May 162013
 
Waves of Change

“Waves of Change,” Ecola State Park (Prints available for purchase – click on photo to order!)

Almost eight years ago to the day, Craig and I celebrated the end of our first temporary stay in Oregon by standing on the headland at Indian Beach at Ecola State Park just north of Cannon Beach.

Sunset at Indian Beach

“Sunset at Indian Beach” from 2005 (Prints available for purchase – click on photo to order!)

I remember that evening in 2005 so vividly, I can still feel the memory today:  The gentle ocean breeze.  The smell of the tide change.  The warmth of the setting sun.  Two of the photographs I captured that evening – with my Contax 645 medium format film camera – now rest above our bed in our Arizona home to serve as a daily reminder of one of our favorite places and moments along the Oregon coast.

Months ago, as we prepared for our second temporary stay in Oregon, a rush of thoughts overwhelmed my mind based on our first experience.  Where to go, when to go, what to see, who to see, and how to record such ample and different beauty in Oregon. As they say, “So many places to see, so little time.” The list of places to see and things I want to do became longer than a child’s Christmas list.

Sea Stack Sunset

“Sea Stack Sunset” from 2005 (Prints available for purchase – click on photo to order!)

Despite the seemingly endless new photographic opportunities this transition presented, I decided to start my photographic journey in Oregon in the same place I left off:  on the headland at Indian Beach at Ecola State Park.  It’s a place I’d been countless times before, and yet when I arrived on Tuesday morning, nothing, nothing, looked the same as 2005.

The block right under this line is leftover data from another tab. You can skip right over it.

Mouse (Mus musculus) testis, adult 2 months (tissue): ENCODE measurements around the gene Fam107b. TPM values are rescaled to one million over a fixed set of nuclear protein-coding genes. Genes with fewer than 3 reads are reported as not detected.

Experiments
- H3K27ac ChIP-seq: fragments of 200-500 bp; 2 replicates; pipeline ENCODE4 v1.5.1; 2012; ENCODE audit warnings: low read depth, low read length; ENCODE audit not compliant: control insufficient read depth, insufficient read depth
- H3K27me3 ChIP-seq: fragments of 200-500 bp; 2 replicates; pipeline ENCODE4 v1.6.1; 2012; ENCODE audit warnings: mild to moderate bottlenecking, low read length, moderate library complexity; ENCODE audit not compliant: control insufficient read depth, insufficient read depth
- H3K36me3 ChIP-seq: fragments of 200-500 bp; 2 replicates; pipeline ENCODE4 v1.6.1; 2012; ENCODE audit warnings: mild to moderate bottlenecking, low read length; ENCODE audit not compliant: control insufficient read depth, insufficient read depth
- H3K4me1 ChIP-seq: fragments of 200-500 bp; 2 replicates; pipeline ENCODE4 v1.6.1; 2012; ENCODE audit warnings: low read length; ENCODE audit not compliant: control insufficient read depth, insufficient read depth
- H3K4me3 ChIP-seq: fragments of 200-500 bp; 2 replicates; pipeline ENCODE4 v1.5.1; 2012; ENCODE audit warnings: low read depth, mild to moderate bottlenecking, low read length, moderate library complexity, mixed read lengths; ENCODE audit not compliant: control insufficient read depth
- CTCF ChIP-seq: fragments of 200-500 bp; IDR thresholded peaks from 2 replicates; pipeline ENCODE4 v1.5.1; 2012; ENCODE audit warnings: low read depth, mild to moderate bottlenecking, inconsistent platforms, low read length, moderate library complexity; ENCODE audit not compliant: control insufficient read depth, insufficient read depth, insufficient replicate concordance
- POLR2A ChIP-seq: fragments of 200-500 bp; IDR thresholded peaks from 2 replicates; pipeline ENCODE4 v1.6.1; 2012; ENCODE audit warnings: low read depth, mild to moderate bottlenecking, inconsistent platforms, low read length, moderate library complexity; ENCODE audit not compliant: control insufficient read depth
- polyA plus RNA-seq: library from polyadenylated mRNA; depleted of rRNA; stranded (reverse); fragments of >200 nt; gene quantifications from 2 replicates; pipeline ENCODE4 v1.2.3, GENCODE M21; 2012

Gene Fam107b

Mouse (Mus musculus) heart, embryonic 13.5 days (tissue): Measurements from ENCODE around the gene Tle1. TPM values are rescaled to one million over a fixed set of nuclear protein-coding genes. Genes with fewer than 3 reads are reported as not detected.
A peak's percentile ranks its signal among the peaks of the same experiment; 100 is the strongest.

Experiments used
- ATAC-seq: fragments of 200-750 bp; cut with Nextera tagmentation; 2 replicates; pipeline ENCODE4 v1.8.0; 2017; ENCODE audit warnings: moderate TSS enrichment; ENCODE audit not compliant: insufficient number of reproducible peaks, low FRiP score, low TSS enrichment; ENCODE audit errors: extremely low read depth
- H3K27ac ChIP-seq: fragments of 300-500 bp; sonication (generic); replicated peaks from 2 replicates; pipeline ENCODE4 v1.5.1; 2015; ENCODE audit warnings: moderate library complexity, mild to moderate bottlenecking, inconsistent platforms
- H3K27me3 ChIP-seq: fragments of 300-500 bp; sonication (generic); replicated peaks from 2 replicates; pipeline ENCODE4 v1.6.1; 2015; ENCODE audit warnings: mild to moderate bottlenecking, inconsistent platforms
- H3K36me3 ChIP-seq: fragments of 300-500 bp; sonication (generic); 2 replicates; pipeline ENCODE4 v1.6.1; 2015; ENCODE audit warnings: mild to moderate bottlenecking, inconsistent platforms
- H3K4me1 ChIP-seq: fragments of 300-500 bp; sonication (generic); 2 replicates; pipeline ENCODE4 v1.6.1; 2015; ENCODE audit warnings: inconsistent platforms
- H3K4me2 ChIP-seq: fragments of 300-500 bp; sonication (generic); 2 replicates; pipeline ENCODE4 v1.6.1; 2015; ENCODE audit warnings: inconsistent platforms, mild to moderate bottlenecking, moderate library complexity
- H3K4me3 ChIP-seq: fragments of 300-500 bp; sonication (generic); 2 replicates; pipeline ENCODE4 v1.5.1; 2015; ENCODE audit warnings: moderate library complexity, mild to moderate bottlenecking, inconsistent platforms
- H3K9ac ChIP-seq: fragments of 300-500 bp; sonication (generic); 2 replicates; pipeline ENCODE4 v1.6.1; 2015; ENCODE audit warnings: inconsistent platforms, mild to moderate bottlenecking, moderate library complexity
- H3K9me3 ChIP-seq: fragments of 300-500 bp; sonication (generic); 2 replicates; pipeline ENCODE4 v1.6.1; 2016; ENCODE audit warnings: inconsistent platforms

Upon coming to the realization that nothing, nothing, had remained the same, I smiled as big as the little girl who got everything she wished for on December 25.  In that instance, I mouthed the words as the wind whispered, “No man ever steps in same river twice, for it is not the same river and he’s not the same man.”  ~Heraclitus.

(Turns out Heraclitus’ quote applies to oceans and women too!)

I couldn’t have been happier to learn that in eight years, everything, everything, has changed.  Mother Nature altered the landscape such that I can no longer stand in the same place as I did before, thanks to landslides.   Those landslides pushed new rocks into the ocean, and each wave crashed a little differently on those new sea stacks.  It’s not possible for me to re-create the same compositions I did in 2005, even if I wanted to-I didn’t.

On top of significant natural changes and differing light/weather, I’m thankfully not the same person, photographer, artist that stood on that headland before.  I replaced my film camera long ago with two generations of digital cameras.  I now know what to do with a graduated neutral density filter.   I’ve embraced my love affair with the coast, despite living in the desert.  Endless experiences – conversations, readings, successes, failures, travels, and other inspirations – have challenged and changed my perspectives over time so that when I look at a scene I’ve seen before, I’m looking through an entirely different lens.

Ansel Adams summed it best:   “You don’t make a photograph just with a camera. You bring to the act of photography all the pictures you have seen, the books you have read, the music you have heard, the people you have loved.”

Hang On!

“Hang On!” Ecola State Park, Oregon (Prints available for purchase – click on photo to order!)

Whether we know it or not, as time passes, we and the world around us are constantly changing.  But, neither change nor creativity needs to be a passive activity.  If we seek to create new images in the same spots, we must change as a person.  Simply buying a new lens won’t cut it.  Oh sure, new gear can help execute new visions, but we need to start with new ideas and make different associations among the knowledge we already possess to see, and ultimately photograph, something new in places we’ve already been once or a hundred times.

Consciously and subconsciously, we can gain fresh thoughts everywhere and anytime, not just while photographing.  Some ideas how:

  • Reverse engineer photos you like to understand the process they used to achieve a specific result.  How’d they do it?  Then how would you do it differently?